Digital Distribution & Marketing for Filmmakers


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Slides for a workshop on how filmmakers can use the Internet (and other new technologies) to market and distribute their work. This is a talk I've been giving at film schools, and most recently, the Film Arts Foundation in San Francisco. Related blog:

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Digital Distribution & Marketing for Filmmakers

  1. 1. Digital Distribution & Marketing Film Arts Foundation October 11, 2007 Scott Kirsner [email_address]
  2. 2. Digital Distribution: The Opportunity <ul><li>A direct pipeline to the viewer </li></ul><ul><li>Fewer middlemen </li></ul><ul><li>Niche content can reach its rightful audience, efficiently </li></ul><ul><li>More profit in pockets of filmmakers and their financiers </li></ul>
  3. 3. Workshop Overview <ul><li>Discussion of digital distribution strategies </li></ul><ul><li>Exercise: Sample distribution contracts </li></ul><ul><li>Guest speaker: Filmmaker Jim Kerns </li></ul><ul><li>Exercise: Building audience for your project </li></ul><ul><li>Discussion of digital marketing strategies </li></ul><ul><li>Guest speaker: Distributor Alex Afterman </li></ul>
  4. 4. Digital Distribution, Defined <ul><li>There are two kinds of digital distribution: </li></ul><ul><ul><ul><li>Digital distribution over the Internet </li></ul></ul></ul><ul><ul><ul><li>Digital distribution to a network of digital cinemas (Christie/AIX, Technicolor, Emerging Pictures) </li></ul></ul></ul>
  5. 5. Who’s Watching Video on the Web? <ul><li>75 percent of US Internet users watched an average of three hours of online video in July 2007, according to comScore Video Metrix </li></ul><ul><li>Apple’s iTunes store has sold over 50 million TV episodes ($1.99 each) and 1.3 million feature films ($9.99 to $14.99 each), as of January 2007 </li></ul><ul><li>On YouTube, the most popular video, “Evolution of Dance,” has been seen 60 million times, and the average viewer spends 26 minutes per month on the site, according to Nielsen/NetRatings </li></ul>
  6. 6. What are They Watching? “ Evolution of Dance” - 60 million views, $0 on YouTube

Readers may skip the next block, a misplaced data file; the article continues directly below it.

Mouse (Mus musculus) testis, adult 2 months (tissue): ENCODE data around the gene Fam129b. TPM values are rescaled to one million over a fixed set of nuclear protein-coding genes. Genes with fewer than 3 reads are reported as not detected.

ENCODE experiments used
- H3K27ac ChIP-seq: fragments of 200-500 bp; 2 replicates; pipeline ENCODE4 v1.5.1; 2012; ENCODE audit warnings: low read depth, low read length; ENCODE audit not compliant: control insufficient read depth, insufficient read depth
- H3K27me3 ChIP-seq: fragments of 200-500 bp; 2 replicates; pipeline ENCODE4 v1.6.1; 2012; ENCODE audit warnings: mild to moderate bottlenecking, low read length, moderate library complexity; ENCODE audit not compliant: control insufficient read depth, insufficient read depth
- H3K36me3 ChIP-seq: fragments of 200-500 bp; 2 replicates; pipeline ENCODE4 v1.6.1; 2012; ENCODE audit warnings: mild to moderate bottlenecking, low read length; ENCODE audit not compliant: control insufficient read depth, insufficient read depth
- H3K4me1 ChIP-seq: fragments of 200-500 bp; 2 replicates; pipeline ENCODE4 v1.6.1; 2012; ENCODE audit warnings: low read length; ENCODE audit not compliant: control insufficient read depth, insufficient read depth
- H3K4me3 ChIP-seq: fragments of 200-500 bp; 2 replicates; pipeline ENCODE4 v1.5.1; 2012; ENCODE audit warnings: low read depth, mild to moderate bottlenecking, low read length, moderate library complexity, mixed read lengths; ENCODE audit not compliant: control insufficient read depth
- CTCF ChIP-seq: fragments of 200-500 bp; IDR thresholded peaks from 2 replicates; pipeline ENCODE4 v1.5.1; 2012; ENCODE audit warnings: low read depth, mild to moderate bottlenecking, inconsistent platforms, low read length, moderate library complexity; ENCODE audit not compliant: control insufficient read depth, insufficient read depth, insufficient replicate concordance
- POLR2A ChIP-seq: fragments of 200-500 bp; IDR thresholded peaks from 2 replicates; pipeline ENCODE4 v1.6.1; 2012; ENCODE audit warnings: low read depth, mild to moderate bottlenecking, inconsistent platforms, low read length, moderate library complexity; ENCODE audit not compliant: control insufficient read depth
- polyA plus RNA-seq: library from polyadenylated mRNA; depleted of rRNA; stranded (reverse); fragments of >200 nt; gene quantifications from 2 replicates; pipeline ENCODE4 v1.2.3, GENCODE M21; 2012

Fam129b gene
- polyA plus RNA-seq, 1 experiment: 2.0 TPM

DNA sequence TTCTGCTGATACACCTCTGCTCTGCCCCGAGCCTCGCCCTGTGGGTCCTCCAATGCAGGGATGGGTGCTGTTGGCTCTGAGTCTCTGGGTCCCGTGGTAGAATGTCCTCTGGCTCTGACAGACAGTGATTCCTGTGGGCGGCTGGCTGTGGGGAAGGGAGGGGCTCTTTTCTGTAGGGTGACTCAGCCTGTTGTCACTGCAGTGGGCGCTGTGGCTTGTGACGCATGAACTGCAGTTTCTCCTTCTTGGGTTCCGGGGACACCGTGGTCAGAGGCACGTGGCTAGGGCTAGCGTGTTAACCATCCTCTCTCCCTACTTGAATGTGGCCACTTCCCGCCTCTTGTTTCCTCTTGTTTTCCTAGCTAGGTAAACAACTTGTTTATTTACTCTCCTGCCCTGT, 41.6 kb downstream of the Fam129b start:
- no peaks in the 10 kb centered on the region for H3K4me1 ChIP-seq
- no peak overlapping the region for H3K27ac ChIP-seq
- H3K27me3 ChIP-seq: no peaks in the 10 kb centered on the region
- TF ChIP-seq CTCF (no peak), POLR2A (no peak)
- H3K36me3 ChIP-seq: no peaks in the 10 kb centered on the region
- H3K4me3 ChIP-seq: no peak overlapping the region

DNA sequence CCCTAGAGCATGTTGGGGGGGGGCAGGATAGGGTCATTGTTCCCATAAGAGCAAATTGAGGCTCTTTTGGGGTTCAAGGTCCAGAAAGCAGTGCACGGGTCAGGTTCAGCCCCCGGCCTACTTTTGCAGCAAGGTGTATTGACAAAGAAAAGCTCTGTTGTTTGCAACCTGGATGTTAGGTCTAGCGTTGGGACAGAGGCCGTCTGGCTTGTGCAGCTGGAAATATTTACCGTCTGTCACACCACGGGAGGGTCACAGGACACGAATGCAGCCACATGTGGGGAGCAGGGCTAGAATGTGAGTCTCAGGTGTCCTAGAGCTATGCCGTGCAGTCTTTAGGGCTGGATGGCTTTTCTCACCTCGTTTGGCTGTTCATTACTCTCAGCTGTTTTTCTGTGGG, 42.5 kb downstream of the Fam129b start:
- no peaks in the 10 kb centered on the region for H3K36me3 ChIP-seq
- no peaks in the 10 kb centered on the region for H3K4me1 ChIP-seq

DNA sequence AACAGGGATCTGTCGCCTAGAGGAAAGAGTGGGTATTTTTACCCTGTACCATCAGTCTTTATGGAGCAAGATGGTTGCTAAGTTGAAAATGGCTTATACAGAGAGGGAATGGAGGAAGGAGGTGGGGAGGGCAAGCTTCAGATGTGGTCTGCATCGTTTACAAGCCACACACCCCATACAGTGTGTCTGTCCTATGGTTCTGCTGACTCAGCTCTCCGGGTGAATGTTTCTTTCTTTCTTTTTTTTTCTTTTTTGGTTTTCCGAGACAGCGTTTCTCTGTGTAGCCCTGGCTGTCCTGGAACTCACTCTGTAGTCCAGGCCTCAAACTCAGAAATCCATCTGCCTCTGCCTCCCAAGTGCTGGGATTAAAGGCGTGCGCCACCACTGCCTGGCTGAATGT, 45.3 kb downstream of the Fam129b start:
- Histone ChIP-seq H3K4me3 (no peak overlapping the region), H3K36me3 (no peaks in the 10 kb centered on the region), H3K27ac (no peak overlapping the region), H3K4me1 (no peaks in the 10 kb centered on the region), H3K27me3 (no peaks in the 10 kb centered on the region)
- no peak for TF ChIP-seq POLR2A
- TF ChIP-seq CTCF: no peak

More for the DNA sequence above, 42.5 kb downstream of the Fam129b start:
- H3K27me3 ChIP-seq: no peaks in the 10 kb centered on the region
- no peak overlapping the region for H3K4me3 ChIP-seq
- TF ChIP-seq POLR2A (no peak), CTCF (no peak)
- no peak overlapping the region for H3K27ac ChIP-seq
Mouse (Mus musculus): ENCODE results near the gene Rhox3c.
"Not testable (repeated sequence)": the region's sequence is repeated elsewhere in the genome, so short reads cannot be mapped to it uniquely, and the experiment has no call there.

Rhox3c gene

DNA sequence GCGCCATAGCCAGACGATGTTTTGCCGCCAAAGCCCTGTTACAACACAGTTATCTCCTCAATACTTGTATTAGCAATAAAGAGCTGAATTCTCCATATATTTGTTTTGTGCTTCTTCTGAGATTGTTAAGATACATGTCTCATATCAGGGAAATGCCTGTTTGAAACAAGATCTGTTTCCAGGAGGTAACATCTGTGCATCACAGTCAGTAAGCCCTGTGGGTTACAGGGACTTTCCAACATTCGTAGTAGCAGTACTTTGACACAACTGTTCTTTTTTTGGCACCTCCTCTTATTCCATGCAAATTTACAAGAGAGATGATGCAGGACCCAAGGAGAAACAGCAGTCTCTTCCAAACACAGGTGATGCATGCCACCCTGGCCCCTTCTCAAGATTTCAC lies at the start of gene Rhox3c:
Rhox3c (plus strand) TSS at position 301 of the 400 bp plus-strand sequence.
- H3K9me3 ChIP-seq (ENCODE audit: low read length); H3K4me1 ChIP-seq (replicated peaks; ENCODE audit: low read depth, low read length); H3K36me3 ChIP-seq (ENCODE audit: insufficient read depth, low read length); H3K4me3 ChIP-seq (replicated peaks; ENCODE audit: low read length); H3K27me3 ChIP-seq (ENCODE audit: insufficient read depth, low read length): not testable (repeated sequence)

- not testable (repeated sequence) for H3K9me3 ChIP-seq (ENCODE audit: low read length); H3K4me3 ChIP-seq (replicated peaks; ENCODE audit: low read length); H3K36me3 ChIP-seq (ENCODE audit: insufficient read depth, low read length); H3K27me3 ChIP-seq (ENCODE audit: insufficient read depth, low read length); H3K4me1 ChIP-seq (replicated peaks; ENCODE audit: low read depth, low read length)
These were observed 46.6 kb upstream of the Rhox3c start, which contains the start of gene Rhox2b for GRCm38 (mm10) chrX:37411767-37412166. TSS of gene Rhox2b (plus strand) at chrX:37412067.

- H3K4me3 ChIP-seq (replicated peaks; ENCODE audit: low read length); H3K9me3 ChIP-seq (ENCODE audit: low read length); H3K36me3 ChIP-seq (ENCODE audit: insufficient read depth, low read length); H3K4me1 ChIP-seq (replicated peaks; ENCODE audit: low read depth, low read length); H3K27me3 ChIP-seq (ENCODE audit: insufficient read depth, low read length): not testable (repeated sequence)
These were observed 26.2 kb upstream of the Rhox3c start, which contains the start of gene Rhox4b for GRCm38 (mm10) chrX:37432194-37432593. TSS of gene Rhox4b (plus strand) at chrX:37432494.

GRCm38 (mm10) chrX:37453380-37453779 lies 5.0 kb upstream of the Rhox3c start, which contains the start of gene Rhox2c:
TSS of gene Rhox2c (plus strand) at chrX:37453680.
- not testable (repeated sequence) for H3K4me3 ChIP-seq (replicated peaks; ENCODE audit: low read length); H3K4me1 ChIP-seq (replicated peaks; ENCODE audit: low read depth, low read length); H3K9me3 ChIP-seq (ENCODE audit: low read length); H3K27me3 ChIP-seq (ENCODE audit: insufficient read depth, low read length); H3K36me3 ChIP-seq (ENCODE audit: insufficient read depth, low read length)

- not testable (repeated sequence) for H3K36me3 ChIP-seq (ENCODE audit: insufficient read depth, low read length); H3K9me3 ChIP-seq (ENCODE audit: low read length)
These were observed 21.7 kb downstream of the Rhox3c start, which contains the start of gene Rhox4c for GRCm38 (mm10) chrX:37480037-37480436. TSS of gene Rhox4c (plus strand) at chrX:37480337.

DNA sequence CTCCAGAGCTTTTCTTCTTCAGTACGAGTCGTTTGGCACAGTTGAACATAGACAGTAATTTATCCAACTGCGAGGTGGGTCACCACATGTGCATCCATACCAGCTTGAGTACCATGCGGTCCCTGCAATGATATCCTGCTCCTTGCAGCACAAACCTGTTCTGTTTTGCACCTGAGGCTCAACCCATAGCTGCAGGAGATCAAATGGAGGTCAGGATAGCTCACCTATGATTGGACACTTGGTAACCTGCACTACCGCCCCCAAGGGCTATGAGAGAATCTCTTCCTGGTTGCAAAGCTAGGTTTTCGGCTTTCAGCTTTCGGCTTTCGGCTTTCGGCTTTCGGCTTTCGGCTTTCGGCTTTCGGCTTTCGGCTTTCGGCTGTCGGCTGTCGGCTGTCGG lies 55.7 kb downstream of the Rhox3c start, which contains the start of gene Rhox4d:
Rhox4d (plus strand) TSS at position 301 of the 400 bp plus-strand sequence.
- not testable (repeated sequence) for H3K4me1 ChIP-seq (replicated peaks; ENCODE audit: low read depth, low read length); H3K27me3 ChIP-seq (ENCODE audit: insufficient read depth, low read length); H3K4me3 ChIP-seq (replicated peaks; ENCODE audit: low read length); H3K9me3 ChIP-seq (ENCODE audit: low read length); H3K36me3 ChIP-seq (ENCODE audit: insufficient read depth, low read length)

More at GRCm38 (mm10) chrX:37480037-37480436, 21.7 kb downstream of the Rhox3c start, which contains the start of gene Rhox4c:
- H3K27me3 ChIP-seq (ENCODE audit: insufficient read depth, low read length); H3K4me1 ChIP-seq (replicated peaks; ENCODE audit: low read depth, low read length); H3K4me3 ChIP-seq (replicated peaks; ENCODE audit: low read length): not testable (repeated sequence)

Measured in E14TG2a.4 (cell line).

7. 7. What are They Watching? “ Extreme Diet Coke & Mentos Experiments” 7.5 million views, $35,000 on Revver
  8. 8. What are They Watching? “ Matrix - For Real” by Joe Eigo 5.5 million views, $27,000 on Metacafe
  9. 9. What are They Watching? “ 405” on iFilm 5.3 million views, $??
  10. 10. What are They Watching? “ Ask a Ninja” $20,000 on Revver in 2006
  11. 11. What are They Watching? “ Back Massage Techniques” 1.4 million views, $7277 on Metacafe
  12. 12. Commonalities <ul><li>Videos making money on the Net so far are: </li></ul><ul><ul><li>Short (typically 10 mins or less, 2.7 mins on average) </li></ul></ul><ul><ul><li>Entertaining or instructive </li></ul></ul><ul><ul><li>Not reliant on dialogue </li></ul></ul>
  13. 13. Consumption Habits News: 72 percent Television or movie clips: 59 percent Music videos: 48 percent Sports highlights: 44 percent Amateur videos: 43 percent Concert highlights: 23 percent Full-length movies or TV shows: 22 percent Live sporting events: 17 percent Video podcasts: 17 percent Live concerts: 9 percent A September 2006 AP/AOL survey of 1,347 online video users reported on the types of videos they were consuming
  14. 14. Where Consumption Happens Top U.S. Online Video Properties by Videos Viewed July 2007 (Source: comScore Video Metrix) Videos Share (%) of Property (MM) Videos Total Internet 9,077 100.0 % Google Sites 2,454 27.0 % Yahoo! Sites 390 4.3 % Fox Interactive Media 298 3.3 % Viacom Digital 281 3.1 % Disney Online 182 2.0 % Time Warner Network 181 2.0 % Microsoft Sites 149 1.6 % ESPN 75 0.8 % 53 0.6 % Comcast Corporation 51 0.6 %
  15. 15. Filmmaker Experiences $7 million budget….Digital download on AOL in October 2006: $2.49 for 5-day rental, $7.99 to own…AOL committed millions to promotion…Later released by Sony Home Entertainment on DVD